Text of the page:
Modern Concurrency: Beyond the Basics

Oct 20 2022 · Swift 5.5, iOS 15, Xcode 13.4

Part 2: Concurrent Code

14. Actor

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Previous episode: 13. Using TaskGroup Next episode: 15. Writing Safe Concurrent Code With Actors

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Notes: 14. Actor

This episode displays the Xcode 14 documentation for Sendable — it’s more extensive than Xcode 13’s.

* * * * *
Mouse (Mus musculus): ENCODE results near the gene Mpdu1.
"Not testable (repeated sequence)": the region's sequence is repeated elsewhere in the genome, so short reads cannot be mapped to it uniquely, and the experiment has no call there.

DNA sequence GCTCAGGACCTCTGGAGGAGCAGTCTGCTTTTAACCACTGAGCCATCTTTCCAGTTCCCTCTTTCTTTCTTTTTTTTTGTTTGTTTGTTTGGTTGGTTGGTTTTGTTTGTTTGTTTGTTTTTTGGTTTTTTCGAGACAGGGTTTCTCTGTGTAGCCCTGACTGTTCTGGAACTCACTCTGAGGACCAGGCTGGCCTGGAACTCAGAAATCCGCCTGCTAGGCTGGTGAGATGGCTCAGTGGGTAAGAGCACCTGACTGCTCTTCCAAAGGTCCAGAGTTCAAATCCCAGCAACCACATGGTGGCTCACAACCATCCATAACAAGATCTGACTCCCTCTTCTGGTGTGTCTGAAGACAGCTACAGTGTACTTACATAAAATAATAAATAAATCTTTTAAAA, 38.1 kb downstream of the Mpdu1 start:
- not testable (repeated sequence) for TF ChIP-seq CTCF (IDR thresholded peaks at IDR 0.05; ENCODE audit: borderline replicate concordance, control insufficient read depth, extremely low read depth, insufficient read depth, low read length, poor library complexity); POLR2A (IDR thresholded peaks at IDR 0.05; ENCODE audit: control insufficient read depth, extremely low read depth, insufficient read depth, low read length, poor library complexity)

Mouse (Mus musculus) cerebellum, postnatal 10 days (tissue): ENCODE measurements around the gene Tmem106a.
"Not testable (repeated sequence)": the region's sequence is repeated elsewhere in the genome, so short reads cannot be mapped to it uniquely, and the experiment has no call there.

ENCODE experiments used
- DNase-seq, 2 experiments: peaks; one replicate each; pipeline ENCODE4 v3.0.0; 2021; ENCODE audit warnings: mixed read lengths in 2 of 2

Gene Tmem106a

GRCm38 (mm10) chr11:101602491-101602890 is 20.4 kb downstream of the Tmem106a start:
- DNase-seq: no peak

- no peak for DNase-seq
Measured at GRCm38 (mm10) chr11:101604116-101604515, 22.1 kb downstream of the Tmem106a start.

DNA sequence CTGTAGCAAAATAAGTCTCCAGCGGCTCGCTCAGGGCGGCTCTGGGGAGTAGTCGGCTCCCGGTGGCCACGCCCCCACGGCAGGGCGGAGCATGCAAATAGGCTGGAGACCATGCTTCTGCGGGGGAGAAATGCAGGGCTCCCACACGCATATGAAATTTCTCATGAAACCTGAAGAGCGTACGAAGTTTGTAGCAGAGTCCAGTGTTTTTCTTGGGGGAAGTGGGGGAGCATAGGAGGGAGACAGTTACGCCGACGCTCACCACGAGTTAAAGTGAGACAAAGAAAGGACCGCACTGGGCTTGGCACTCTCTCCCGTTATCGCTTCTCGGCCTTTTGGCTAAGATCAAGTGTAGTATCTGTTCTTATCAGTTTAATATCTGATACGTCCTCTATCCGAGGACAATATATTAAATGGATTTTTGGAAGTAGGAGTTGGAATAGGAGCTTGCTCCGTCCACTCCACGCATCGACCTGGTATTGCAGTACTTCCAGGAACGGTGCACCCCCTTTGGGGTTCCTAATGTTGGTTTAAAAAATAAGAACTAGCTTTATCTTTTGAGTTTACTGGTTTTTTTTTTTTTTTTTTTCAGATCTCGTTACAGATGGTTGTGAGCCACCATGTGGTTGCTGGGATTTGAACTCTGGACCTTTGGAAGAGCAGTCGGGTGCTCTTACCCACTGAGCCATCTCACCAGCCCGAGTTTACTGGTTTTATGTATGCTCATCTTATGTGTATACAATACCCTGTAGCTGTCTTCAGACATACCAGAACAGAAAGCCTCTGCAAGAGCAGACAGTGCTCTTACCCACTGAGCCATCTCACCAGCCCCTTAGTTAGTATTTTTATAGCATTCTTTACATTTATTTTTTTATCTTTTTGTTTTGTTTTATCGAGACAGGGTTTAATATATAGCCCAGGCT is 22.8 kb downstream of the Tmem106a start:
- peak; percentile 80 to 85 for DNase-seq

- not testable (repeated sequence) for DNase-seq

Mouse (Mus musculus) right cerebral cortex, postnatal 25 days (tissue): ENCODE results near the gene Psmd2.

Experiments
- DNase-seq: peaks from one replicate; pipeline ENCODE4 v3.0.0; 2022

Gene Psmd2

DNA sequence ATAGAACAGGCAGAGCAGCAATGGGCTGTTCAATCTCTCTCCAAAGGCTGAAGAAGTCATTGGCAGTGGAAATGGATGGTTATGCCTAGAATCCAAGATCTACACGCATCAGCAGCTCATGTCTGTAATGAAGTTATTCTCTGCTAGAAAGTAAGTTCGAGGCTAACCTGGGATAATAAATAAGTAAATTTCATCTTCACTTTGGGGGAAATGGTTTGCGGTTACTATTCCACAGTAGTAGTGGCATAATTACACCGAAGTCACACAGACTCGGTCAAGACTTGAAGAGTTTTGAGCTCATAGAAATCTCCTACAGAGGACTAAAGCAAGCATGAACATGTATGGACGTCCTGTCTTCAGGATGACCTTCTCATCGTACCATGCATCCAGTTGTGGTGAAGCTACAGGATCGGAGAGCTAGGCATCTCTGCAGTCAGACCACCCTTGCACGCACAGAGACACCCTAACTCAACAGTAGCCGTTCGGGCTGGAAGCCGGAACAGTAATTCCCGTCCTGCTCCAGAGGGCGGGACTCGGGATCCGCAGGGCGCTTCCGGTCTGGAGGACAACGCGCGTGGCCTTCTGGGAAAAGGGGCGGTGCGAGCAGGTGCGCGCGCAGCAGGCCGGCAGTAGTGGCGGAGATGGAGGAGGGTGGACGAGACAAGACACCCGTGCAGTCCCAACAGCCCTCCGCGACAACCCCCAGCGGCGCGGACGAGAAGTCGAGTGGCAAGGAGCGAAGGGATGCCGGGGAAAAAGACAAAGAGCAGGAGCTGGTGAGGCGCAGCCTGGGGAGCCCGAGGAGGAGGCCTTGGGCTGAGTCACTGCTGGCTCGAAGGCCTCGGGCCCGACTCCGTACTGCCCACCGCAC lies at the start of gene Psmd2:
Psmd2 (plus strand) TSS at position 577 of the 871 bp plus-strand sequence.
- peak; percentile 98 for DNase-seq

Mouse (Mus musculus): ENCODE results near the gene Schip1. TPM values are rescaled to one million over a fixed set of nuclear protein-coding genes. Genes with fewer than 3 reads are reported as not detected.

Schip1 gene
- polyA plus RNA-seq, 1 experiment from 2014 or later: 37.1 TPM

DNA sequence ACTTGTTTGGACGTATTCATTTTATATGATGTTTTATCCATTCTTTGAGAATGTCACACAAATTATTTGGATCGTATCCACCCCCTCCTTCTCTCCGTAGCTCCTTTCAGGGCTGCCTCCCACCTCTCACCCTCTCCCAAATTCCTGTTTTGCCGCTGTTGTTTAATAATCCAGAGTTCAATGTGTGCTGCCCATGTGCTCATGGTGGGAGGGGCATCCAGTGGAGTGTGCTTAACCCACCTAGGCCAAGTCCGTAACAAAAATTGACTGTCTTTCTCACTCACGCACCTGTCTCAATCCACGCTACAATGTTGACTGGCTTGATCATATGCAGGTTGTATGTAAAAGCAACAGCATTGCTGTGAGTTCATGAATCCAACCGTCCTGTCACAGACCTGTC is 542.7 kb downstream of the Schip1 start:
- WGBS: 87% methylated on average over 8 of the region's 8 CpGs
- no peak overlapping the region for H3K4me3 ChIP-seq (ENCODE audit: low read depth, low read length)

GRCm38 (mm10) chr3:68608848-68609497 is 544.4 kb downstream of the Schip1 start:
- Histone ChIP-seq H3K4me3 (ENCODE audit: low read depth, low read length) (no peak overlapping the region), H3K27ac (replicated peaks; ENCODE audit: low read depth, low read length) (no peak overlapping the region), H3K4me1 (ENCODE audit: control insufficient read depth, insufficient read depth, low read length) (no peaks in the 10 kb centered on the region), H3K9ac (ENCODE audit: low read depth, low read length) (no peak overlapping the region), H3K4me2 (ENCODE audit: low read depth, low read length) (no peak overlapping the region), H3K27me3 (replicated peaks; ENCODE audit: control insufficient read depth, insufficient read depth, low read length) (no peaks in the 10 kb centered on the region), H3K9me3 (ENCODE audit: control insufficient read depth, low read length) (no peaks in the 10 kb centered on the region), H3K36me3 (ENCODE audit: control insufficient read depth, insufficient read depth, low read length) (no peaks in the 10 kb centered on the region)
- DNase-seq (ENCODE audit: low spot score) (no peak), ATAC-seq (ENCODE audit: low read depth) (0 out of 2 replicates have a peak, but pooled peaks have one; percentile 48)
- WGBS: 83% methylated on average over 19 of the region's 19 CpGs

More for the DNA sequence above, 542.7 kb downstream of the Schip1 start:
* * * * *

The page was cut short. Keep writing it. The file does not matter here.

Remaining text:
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For the rest of this course, you'll work with Emoji Art, an app that lets you browse an online catalog of digital emoji art. It reads the feed of current works of art from the server, verifies the digital signature of the images, and displays them on screen. This app runs a lot of tasks in parallel, and there's a lot of potential for data races when multiple concurrent tasks are adding downloaded images to a collection or updating progress values. Open the starter project. Then, build and run. For now, ignore this warning about updating the UI from background threads. You'll fix it shortly. One way to detect data races in your code is to enable the Thread Sanitizer in your Xcode project scheme. Click the scheme selector in Xcode's toolbar and select edit scheme. In the scheme editing window click run. Then, select the diagnostics tab. Check the Thread Sanitizer checkbox. Then, close this window. When you rebuild the project, Xcode adds some extra checks into your app. At runtime, these check whether your code concurrently mutates any data. Build and run. The app UI looks the same as before. Xcode, however, has a new purple runtime warning. It found a swift access race. Your warning message might mention a data race. If Thread Sanitizer detects a data race, your code will eventually crash in production. To protect verified count from concurrent access, you convert emoji art model from a class to an actor. Actors have a lot of typical class behavior, like by reference semantics, so the change won't be too complex. In the model group, open emoji art model dot swift. Replace the class keyword with actor. This changes the type of the model to an actor. Your shared state is now safe. Actors don't magically solve concurrent access. The compiler now follows the rules for actors and finds issues in code that used to compile. The compiler suggests how you should change your code to make it work safely in a concurrent context. But more importantly, when you use an actor, the compiler protects you against creating unsafe thread accesses in your code. Now, follow Xcode's suggestions to make the existing code thread safe. This error says actor-isolated property verified count cannot be mutated from a Sendable closure. You'll learn about Sendable soon. For now, just know you get the error because you can't update the actor state from outside its direct scope. All code that isn't confined to the serial executor of the actor is outside access. That means it includes calls from other types and concurrent tasks, like your task group in this case. Let's take a closer look at the actor protocol. The actor type is one of the concurrency-related improvements introduced in Swift 5.5. Actor is a programming type just like enum, struct, class, and so on, and it's a reference type, like class. An actor in Swift can safely access and mutate its own state. A special type called a serial executor, which the runtime manages, synchronizes all calls to the actor's members. The serial executor, like a serial dispatch queue in GCD, executes tasks one after another. By doing this, it protects the actor's state from concurrent access. Access to the actor from other types is automatically performed asynchronously, and is scheduled on the actor's serial executor. This is called the state isolation layer, which ensures that all state mutation is thread safe. Now, back to Xcode. To overcome the verified count issue, you'll extract the code to increment verified count into a method, then call it asynchronously. This allows the actor to serialize the calls to that method. Above verify images, add a new method. You can call this method synchronously from inside the actor's direct scope, but the compiler will enforce asynchronous access from outside of it. Now, replace self dot verified count += 1 in verify images. This new code makes calls to increase verified count serially, making sure you mutate your shared state safely, but there's still a lot of compiler errors. Now that image feed is part of your emoji art model actor, you can't access that property on the main actor. Swift UI runs on the main actor and can't read the feed anymore. You'll fix that next. You mostly use image feed to drive the app's UI, so it makes sense to place this property on the main actor. But how can you share it between the main actor and emoji art model? Well, you can use the at main actor attribute to move image feed to execute on the main actor while the property itself remains inside emoji art model. In emoji art model, locate image feed and assign it to the main actor. By moving image feed from the emoji art model serial executor to the main actor, image feed is now accessible from the main thread. Next is the error on the line that calls image feed dot for each. To access the actor, you need to call image feed for each asynchronously. Easy, just await it. To fix the errors in load images, wrap image feed dot remove all in your old friend await main actor dot run. And do the same for image feed equals list. You run the two calls asynchronously on the main actor where it's safe to update the UI. Just one more error to fix, quick open loading view. The final error is on the line right at the end that calculates the value of progress. Wrap it in a task and await it. Congratulations, you followed Xcode's guidance to fix all the unsafe code. Build and run again. This time, no purple warnings. You've worked through designing your first actor type and experienced some actor-specific compiler behavior, but there's one topic you skipped over. What is the Sendable type that those compiler errors mentioned? Coming up next. Sendable is a protocol that indicates that a given value is safe to use in concurrent code. Open Window Developer documentation. And look up Sendable. I'm using Xcode 14. It's Sendable documentation is more extensive than Xcode 13's. Scroll down to the Inherited By section. The actor protocol is Sendable, so actor instances are safe to use in concurrent code. No surprise. Scroll down to the Conforming Type section. Many types are Sendable by default. Async types, value types like array, dictionary, bool, double, int, and others are all safe to use in concurrent code. Value types are safe because value semantics prevent you from accidentally mutating a shared reference to the same object. Classes are generally not Sendable because they're by reference semantics allow you to mutate the same instance in memory. The Sendable protocol has no requirements. You really only use it to annotate types that you know are safe to use across threads. Once you add Sendable conformance to one of your types, the compiler will automatically limit it in various ways to help you ensure its thread safety. For example, it'll ask you to make class final or make class properties immutable. Let's take a closer look at how this works in the task type. You use the @Sendable attribute to require thread safe values in your code. For example, the task type creates an asynchronous task that could unsafely mutate shared safe, so the task in the declaration requires that the operation closure is Sendable. Add task also requires a Sendable closure, therefore, the best practice in your own code is to require that any closures you run asynchronously are at Sendable and that any values you use in asynchronous code adhere to the Sendable protocol. And if your structure or class is thread safe, you should also add Sendable conformance so other concurrent code can use it safely. Now, that you've moved image feed off your custom actor and onto main actor, the methods that work with the feed don't actually work with your actor's shared state directly. In Emoji Art model, load images and download image don't have any state to protect anymore. Therefore, they don't need the actor behavior at all. When methods like that are safe, you can mark them with the non-isolated keyword. This speeds up the runtime by removing the safety harness around them. Mark load images as non-isolated. And also download image. Now Xcode treats these two methods like normal class methods instead of actor methods. In the next episode, you'll use a more complex actor, an image cache.